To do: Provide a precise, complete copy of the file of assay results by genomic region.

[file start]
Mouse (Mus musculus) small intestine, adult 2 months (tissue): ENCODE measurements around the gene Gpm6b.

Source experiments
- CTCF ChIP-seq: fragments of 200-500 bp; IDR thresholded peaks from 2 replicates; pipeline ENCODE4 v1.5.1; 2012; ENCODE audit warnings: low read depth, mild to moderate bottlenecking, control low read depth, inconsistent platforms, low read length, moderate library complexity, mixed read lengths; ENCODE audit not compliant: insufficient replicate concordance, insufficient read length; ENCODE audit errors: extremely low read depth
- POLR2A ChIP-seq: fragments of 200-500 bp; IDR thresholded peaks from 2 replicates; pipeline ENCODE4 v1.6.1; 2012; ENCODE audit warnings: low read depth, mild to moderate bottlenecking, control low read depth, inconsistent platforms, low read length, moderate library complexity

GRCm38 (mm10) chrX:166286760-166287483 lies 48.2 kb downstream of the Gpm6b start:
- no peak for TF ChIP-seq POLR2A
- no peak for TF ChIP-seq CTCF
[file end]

Mouse (Mus musculus) small intestine, adult 2 months (tissue): ENCODE measurements around the gene Gpm6b.

Source experiments
- CTCF ChIP-seq: fragments of 200-500 bp; IDR thresholded peaks from 2 replicates; pipeline ENCODE4 v1.5.1; 2012; ENCODE audit warnings: low read depth, mild to moderate bottlenecking, control low read depth, inconsistent platforms, low read length, moderate library complexity, mixed read lengths; ENCODE audit not compliant: insufficient replicate concordance, insufficient read length; ENCODE audit errors: extremely low read depth
- POLR2A ChIP-seq: fragments of 200-500 bp; IDR thresholded peaks from 2 replicates; pipeline ENCODE4 v1.6.1; 2012; ENCODE audit warnings: low read depth, mild to moderate bottlenecking, control low read depth, inconsistent platforms, low read length, moderate library complexity

GRCm38 (mm10) chrX:166286760-166287483 lies 48.2 kb downstream of the Gpm6b start:
- no peak for TF ChIP-seq POLR2A
- no peak for TF ChIP-seq CTCF